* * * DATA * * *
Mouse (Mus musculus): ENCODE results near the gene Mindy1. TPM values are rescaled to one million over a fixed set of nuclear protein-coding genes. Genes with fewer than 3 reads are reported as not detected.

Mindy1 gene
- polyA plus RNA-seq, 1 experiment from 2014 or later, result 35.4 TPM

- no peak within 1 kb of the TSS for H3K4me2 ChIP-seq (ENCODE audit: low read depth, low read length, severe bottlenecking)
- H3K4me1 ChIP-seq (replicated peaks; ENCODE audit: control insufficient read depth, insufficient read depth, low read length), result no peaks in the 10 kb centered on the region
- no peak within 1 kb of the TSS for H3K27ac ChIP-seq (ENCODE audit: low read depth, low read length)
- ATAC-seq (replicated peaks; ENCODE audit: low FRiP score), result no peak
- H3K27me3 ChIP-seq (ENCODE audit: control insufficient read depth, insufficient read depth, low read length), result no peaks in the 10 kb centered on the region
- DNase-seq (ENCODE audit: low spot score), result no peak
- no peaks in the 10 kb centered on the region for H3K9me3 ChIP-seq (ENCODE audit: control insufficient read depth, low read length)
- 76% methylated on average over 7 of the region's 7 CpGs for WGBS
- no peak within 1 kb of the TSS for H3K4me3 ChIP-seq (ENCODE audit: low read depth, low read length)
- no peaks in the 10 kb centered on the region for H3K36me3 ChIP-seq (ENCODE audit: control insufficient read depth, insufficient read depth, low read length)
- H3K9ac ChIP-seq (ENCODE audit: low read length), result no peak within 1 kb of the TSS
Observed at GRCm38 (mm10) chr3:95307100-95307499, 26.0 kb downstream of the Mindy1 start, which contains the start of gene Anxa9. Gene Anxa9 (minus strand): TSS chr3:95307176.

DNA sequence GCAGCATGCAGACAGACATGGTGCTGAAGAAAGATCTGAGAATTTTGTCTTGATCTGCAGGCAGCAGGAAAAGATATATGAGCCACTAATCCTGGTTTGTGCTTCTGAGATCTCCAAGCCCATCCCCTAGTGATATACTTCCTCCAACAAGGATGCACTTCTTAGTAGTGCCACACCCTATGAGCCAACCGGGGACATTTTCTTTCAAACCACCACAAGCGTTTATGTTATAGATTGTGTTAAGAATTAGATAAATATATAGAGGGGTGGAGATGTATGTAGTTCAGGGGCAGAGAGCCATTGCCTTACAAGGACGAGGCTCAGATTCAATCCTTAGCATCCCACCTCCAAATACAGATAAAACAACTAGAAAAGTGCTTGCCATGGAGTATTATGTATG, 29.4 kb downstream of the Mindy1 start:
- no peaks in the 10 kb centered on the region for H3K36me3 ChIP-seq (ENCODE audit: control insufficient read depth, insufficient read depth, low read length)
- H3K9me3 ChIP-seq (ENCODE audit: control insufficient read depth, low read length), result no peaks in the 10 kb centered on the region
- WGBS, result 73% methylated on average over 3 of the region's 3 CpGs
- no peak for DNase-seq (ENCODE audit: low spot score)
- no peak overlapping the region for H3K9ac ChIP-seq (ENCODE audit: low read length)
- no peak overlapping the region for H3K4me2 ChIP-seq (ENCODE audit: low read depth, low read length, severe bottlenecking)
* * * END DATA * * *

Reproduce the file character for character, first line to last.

Mouse (Mus musculus): ENCODE results near the gene Mindy1. TPM values are rescaled to one million over a fixed set of nuclear protein-coding genes. Genes with fewer than 3 reads are reported as not detected.

Mindy1 gene
- polyA plus RNA-seq, 1 experiment from 2014 or later, result 35.4 TPM

- no peak within 1 kb of the TSS for H3K4me2 ChIP-seq (ENCODE audit: low read depth, low read length, severe bottlenecking)
- H3K4me1 ChIP-seq (replicated peaks; ENCODE audit: control insufficient read depth, insufficient read depth, low read length), result no peaks in the 10 kb centered on the region
- no peak within 1 kb of the TSS for H3K27ac ChIP-seq (ENCODE audit: low read depth, low read length)
- ATAC-seq (replicated peaks; ENCODE audit: low FRiP score), result no peak
- H3K27me3 ChIP-seq (ENCODE audit: control insufficient read depth, insufficient read depth, low read length), result no peaks in the 10 kb centered on the region
- DNase-seq (ENCODE audit: low spot score), result no peak
- no peaks in the 10 kb centered on the region for H3K9me3 ChIP-seq (ENCODE audit: control insufficient read depth, low read length)
- 76% methylated on average over 7 of the region's 7 CpGs for WGBS
- no peak within 1 kb of the TSS for H3K4me3 ChIP-seq (ENCODE audit: low read depth, low read length)
- no peaks in the 10 kb centered on the region for H3K36me3 ChIP-seq (ENCODE audit: control insufficient read depth, insufficient read depth, low read length)
- H3K9ac ChIP-seq (ENCODE audit: low read length), result no peak within 1 kb of the TSS
Observed at GRCm38 (mm10) chr3:95307100-95307499, 26.0 kb downstream of the Mindy1 start, which contains the start of gene Anxa9. Gene Anxa9 (minus strand): TSS chr3:95307176.

DNA sequence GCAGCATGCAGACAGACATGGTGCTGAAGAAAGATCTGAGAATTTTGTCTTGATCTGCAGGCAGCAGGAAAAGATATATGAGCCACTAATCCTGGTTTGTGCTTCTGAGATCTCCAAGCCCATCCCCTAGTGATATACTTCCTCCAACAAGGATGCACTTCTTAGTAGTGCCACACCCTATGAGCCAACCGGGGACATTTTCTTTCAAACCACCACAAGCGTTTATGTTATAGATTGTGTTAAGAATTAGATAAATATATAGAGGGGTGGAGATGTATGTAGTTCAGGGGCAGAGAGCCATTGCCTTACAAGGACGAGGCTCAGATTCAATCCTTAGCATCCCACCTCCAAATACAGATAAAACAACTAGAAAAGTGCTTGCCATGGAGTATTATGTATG, 29.4 kb downstream of the Mindy1 start:
- no peaks in the 10 kb centered on the region for H3K36me3 ChIP-seq (ENCODE audit: control insufficient read depth, insufficient read depth, low read length)
- H3K9me3 ChIP-seq (ENCODE audit: control insufficient read depth, low read length), result no peaks in the 10 kb centered on the region
- WGBS, result 73% methylated on average over 3 of the region's 3 CpGs
- no peak for DNase-seq (ENCODE audit: low spot score)
- no peak overlapping the region for H3K9ac ChIP-seq (ENCODE audit: low read length)
- no peak overlapping the region for H3K4me2 ChIP-seq (ENCODE audit: low read depth, low read length, severe bottlenecking)